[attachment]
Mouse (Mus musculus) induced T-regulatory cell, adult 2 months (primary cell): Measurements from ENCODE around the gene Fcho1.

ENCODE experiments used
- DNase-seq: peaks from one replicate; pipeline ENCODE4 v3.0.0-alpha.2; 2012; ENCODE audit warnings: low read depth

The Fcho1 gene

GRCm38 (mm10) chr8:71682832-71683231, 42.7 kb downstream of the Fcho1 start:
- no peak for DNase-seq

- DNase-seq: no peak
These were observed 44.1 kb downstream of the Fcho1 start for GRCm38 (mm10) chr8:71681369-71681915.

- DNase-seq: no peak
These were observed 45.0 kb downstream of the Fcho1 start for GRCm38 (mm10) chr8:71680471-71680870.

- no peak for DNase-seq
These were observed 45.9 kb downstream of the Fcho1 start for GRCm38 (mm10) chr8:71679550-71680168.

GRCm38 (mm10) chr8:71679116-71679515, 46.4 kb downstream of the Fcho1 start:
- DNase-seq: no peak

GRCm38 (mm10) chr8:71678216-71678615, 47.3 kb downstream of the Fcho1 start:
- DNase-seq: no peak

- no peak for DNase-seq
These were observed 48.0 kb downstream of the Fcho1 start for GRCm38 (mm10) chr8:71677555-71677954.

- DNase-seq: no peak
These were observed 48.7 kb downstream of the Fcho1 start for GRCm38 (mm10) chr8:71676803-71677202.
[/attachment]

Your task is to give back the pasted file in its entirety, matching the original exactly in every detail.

Mouse (Mus musculus) induced T-regulatory cell, adult 2 months (primary cell): Measurements from ENCODE around the gene Fcho1.

ENCODE experiments used
- DNase-seq: peaks from one replicate; pipeline ENCODE4 v3.0.0-alpha.2; 2012; ENCODE audit warnings: low read depth

The Fcho1 gene

GRCm38 (mm10) chr8:71682832-71683231, 42.7 kb downstream of the Fcho1 start:
- no peak for DNase-seq

- DNase-seq: no peak
These were observed 44.1 kb downstream of the Fcho1 start for GRCm38 (mm10) chr8:71681369-71681915.

- DNase-seq: no peak
These were observed 45.0 kb downstream of the Fcho1 start for GRCm38 (mm10) chr8:71680471-71680870.

- no peak for DNase-seq
These were observed 45.9 kb downstream of the Fcho1 start for GRCm38 (mm10) chr8:71679550-71680168.

GRCm38 (mm10) chr8:71679116-71679515, 46.4 kb downstream of the Fcho1 start:
- DNase-seq: no peak

GRCm38 (mm10) chr8:71678216-71678615, 47.3 kb downstream of the Fcho1 start:
- DNase-seq: no peak

- no peak for DNase-seq
These were observed 48.0 kb downstream of the Fcho1 start for GRCm38 (mm10) chr8:71677555-71677954.

- DNase-seq: no peak
These were observed 48.7 kb downstream of the Fcho1 start for GRCm38 (mm10) chr8:71676803-71677202.